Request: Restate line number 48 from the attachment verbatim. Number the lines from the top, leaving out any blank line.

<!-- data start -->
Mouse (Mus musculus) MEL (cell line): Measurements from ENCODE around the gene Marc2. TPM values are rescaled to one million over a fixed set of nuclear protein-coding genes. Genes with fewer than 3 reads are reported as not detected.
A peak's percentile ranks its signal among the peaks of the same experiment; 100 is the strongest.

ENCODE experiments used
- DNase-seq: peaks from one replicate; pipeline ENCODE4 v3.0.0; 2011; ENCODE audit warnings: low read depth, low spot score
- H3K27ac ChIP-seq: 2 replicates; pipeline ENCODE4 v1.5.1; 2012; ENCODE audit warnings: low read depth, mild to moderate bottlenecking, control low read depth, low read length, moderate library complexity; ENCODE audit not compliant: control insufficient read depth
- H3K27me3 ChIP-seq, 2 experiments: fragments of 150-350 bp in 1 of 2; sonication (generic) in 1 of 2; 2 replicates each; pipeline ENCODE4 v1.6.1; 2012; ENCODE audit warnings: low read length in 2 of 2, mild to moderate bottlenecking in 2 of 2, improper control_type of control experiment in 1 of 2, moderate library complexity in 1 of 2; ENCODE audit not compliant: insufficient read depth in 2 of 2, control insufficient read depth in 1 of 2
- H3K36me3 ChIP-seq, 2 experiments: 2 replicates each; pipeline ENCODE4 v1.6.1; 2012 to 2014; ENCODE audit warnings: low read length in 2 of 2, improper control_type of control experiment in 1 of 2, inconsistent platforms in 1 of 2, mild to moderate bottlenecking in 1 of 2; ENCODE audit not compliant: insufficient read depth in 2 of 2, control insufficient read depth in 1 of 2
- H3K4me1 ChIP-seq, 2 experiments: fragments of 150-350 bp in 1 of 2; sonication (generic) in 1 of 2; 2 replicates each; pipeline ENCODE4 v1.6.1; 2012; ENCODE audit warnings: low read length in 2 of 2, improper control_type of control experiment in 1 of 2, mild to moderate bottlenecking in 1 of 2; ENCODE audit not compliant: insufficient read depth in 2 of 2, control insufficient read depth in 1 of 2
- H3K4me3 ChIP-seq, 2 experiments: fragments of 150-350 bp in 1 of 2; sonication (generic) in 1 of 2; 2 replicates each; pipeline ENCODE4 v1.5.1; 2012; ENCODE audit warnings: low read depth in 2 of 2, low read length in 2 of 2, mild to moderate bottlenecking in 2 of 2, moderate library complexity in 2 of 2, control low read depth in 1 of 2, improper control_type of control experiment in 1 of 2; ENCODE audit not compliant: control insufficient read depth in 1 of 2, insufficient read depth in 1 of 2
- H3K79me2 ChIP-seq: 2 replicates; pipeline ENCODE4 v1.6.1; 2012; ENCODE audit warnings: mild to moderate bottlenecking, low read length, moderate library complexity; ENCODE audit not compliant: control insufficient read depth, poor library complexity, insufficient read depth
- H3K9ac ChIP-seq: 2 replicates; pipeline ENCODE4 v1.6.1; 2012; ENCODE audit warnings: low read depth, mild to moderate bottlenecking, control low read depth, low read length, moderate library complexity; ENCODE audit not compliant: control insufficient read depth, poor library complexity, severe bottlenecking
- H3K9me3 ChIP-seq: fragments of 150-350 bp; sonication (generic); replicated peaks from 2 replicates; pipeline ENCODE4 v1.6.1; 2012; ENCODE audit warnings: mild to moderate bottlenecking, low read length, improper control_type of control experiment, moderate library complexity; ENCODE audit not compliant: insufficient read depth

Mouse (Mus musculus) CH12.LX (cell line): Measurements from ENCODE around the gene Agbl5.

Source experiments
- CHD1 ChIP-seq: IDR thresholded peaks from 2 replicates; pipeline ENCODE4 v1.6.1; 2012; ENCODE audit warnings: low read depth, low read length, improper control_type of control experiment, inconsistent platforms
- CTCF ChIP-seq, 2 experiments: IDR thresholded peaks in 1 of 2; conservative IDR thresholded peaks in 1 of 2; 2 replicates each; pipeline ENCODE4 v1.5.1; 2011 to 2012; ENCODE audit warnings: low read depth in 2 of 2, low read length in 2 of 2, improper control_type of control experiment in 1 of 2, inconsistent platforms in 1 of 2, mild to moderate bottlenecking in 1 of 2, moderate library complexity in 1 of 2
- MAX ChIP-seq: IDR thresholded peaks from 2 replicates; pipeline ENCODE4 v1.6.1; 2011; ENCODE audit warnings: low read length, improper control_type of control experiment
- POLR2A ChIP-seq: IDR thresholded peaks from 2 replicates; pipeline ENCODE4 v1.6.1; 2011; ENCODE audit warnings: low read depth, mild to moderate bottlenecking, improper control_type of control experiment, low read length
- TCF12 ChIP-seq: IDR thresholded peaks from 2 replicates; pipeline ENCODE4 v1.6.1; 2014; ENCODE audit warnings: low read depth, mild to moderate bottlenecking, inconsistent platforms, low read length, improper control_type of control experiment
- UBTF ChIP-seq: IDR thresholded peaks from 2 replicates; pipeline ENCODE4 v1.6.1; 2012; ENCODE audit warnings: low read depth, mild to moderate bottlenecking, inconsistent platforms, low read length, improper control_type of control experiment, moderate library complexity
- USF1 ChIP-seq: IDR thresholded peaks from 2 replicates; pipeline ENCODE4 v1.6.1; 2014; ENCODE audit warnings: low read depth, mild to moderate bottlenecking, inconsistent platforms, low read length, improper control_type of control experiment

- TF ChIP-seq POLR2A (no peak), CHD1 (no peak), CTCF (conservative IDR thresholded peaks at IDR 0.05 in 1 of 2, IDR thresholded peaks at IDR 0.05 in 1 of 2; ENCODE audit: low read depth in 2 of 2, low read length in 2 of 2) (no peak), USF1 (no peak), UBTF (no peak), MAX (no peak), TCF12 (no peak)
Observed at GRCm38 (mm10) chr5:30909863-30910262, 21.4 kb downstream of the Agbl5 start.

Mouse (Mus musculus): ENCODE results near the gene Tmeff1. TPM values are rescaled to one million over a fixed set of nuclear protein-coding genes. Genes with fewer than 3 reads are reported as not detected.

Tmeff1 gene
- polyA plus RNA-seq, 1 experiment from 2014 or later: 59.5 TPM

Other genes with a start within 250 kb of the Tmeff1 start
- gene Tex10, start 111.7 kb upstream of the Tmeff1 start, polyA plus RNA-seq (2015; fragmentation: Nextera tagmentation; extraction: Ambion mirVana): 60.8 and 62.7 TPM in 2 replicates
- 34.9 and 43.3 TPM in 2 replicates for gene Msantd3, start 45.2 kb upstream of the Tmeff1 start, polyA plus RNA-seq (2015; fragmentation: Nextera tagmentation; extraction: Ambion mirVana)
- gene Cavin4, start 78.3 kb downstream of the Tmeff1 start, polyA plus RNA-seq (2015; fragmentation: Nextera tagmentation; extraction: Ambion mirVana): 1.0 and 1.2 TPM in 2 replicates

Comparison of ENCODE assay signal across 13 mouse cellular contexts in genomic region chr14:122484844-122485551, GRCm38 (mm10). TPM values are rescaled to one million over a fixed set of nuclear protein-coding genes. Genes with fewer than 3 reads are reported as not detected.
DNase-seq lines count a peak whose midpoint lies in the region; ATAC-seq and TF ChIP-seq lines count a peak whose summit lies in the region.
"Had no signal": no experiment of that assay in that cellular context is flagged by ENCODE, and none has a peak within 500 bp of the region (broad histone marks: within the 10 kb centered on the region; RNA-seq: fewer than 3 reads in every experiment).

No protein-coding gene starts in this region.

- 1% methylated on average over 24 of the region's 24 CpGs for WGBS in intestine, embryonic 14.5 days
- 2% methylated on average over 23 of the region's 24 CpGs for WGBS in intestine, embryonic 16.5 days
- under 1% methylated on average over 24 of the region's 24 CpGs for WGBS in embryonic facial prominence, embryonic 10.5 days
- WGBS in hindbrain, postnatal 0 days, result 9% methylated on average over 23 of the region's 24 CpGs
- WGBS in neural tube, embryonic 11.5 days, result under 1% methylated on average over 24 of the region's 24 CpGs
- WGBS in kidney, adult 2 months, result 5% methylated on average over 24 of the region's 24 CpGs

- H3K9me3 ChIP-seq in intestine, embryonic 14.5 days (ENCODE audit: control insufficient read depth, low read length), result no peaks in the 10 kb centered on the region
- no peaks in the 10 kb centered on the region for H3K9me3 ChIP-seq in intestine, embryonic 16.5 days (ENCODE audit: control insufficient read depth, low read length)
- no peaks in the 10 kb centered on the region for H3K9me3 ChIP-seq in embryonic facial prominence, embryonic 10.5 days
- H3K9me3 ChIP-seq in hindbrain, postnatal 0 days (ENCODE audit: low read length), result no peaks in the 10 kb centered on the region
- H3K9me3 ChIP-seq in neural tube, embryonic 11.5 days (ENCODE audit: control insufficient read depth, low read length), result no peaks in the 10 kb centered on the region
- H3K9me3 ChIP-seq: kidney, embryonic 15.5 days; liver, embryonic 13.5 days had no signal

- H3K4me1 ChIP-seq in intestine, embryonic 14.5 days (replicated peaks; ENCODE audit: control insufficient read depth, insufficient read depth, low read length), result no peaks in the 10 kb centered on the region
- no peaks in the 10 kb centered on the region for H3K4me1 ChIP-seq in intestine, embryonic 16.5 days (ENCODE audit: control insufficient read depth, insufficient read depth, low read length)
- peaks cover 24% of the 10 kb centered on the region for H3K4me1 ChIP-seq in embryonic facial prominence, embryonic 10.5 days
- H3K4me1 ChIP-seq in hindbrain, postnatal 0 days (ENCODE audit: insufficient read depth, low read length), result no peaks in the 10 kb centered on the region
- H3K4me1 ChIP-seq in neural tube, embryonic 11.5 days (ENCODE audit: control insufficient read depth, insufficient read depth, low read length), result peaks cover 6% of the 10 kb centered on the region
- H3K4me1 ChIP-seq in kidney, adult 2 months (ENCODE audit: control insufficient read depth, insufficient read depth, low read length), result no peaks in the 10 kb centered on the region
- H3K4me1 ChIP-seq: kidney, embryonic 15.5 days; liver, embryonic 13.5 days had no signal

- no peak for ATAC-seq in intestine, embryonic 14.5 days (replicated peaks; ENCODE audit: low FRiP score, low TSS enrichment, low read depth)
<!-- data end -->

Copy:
- no peaks in the 10 kb centered on the region for H3K4me1 ChIP-seq in intestine, embryonic 16.5 days (ENCODE audit: control insufficient read depth, insufficient read depth, low read length)